Two major suppliers of long-glass-fiber-reinforced thermoplastics have introduced grades based on polyesters that provide significant performance enhancements over current polypropylene-based grades.
Ticona, with headquarters in Summit, nj, and Frankfurt, Germany, just announced polybutylene terephthalate (pbt) grades of its Celstran compounds. This follows the introduction by Saint-Gobain Vetrotex Reinforcement, in Chambéry, France, of new types of its glass/thermoplastic commingled composite based on polyethylene terephthalate.
Vetrotex’s Twintex composite is available as rovings, fabrics, and plates, as well as pellets, for processing with various techniques, including some that are based on those for thermoset polyester composites. Ticona’s Celstran pbt comes as pellets and is available with 30, 40, or 50% glass or 40% carbon-fiber reinforcement. They are said to provide nearly identical impact, tensile, and flexural strength as nylon-based compounds.
The Celstran pbt grades are stiffer than nylon types also offered by Ticona, yet have almost the same toughness. They have tensile and flexural strength 100 MPa greater than pp-based grades, as well as 10 kJ/m2 higher impact strength, which is three times greater than short-glass pbt. The fibers in Celstran, which run fully through the pellet, are around 11 mm long, compared to around 2 mm in conventional compounds.
The new grades use a formulation of pbt that improves the mechanical properties of long-fiber composites. Ticona says the resin, together with its proprietary compounding technology, ensures high adhesion between the matrix and the fiber, as well as molding ease. Warpage of critical parts is expected to be minimized while excellent surface finish is maintained.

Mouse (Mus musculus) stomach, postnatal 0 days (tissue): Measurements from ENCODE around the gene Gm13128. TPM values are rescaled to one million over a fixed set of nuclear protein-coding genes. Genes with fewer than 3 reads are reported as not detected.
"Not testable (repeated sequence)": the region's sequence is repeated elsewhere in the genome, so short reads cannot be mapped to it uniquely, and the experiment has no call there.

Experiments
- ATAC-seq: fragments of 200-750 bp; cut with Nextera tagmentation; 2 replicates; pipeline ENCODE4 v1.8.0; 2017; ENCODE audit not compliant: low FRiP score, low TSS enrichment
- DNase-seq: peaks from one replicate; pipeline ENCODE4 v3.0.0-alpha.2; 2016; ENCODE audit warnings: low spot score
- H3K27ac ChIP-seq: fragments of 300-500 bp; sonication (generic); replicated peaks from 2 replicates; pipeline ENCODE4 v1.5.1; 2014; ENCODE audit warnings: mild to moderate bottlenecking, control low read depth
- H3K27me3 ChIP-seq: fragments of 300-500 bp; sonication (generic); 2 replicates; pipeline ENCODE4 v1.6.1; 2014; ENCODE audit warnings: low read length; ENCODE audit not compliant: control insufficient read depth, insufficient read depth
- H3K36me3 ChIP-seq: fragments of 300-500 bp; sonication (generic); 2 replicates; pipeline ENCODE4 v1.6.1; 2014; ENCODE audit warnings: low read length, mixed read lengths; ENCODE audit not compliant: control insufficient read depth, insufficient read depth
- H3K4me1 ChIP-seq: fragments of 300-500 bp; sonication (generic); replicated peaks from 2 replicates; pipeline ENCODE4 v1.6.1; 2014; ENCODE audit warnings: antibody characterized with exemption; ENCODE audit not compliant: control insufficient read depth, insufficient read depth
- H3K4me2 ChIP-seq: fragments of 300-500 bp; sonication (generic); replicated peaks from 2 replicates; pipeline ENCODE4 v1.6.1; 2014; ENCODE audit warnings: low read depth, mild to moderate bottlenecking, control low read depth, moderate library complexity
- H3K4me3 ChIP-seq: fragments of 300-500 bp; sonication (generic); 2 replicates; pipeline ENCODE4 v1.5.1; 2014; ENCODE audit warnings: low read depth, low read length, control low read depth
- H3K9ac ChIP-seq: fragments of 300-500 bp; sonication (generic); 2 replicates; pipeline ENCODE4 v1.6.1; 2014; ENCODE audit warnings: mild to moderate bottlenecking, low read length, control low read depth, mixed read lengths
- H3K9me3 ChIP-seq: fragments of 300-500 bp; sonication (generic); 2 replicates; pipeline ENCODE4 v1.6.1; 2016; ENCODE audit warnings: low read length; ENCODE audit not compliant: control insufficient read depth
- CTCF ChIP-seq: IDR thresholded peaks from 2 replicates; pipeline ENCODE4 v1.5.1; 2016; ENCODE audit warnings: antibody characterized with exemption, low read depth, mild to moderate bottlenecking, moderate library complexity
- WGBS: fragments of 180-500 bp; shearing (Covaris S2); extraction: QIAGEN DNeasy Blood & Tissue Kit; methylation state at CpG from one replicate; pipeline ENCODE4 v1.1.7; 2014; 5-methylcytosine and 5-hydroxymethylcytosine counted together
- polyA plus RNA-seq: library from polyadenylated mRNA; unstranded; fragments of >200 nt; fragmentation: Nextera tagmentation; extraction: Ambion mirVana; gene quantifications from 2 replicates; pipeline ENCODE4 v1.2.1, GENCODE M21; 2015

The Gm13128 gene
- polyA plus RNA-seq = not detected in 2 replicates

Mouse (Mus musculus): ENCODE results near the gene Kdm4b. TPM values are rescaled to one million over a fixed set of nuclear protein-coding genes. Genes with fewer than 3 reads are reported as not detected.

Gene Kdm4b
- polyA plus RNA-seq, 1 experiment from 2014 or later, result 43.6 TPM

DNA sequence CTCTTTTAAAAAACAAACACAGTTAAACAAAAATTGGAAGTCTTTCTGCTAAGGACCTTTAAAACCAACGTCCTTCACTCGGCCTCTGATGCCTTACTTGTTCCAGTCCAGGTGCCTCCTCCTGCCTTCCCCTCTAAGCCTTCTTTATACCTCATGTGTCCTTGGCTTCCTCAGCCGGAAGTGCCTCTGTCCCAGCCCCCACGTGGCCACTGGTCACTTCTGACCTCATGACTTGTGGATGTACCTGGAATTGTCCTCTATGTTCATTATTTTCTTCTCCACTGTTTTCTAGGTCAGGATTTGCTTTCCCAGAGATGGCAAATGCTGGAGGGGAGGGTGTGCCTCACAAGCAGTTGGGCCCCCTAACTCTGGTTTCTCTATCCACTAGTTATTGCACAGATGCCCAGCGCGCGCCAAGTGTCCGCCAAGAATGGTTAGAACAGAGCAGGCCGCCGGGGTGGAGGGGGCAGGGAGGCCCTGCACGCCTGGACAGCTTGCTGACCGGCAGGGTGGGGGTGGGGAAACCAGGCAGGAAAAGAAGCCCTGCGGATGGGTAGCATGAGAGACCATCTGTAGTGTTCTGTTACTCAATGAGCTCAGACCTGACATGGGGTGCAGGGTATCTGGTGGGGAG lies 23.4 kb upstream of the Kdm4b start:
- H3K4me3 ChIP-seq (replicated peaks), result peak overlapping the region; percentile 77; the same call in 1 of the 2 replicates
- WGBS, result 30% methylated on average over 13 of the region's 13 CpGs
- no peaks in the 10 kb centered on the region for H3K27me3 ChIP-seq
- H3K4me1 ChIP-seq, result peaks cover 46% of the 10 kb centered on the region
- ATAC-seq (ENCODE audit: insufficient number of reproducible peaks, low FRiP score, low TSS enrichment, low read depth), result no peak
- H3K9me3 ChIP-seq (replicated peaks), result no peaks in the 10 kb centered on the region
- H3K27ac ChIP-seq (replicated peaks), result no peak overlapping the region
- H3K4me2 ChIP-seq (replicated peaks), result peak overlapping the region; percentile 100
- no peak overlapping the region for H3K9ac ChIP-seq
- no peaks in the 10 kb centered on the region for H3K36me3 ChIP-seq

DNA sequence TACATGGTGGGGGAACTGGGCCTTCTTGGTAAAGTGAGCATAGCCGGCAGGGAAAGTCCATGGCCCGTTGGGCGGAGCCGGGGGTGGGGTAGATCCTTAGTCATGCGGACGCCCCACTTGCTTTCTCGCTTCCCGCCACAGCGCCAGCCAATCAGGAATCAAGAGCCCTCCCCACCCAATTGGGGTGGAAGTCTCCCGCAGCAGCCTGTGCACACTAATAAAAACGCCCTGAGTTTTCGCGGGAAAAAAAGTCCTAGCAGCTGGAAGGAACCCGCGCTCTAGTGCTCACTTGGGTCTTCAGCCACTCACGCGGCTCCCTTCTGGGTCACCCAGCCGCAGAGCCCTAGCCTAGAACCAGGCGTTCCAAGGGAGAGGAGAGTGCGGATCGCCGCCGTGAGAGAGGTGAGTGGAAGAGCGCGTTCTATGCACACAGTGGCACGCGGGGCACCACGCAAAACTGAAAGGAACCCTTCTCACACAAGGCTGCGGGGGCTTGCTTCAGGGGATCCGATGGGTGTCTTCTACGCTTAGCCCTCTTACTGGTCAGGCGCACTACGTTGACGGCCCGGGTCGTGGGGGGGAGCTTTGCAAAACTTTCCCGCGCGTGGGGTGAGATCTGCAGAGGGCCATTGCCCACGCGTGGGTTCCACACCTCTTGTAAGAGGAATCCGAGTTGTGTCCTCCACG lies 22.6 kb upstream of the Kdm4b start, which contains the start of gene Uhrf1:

Celstran grades are easier to color and provide a better substrate for painting and adhesive bonding than pp. The material comes in natural, black, and custom colors. Target applications are automotive underhood and industrial parts.
Vetrotex, which launched Twintex pet last year, and which is just beginning to market it in the U.S., has secured the first commercial application, a type of coextrusion with pvc for window profiles.
Vetrotex developed a process called “pulextrusion,” in which a profile pultruded from Twintex rovings immediately passes through an extruder crosshead, where it is coated with a thermoplastic. (The process can also be used with Twintex pp, and a wide range of materials can be coated onto the profile.)
The Twintex core replaces steel reinforcement, which normally has to be inserted into the pvc profile in a separate process after extrusion. Twintex costs much more than steel, but the overall cost of making the finished profile is similar, since the total production process is more efficient. In addition, the Twintex profile prevents thermal bridging.
Twintex pet has an impact behavior that’s equivalent to Twintex pp. But it also has stiffness and fatigue and temperature resistance that enable it to compete not only with long-fiber nylons, but thermoset polyester sheet molding compounds, aluminium, and steel.
The company envisages Twintex pet being used to make structural automotive components. Its temperature resistance allows parts to be painted with existing high-temperature processes, making them suitable for visible applications. Vetrotex also sees potential in sports and leisure equipment in which stiffness and fatigue resistance are essential, as well as electronics and windmills.
Currently, Twintex is only made in the U.S. European production is likely to begin in 2004, in the Czech Republic.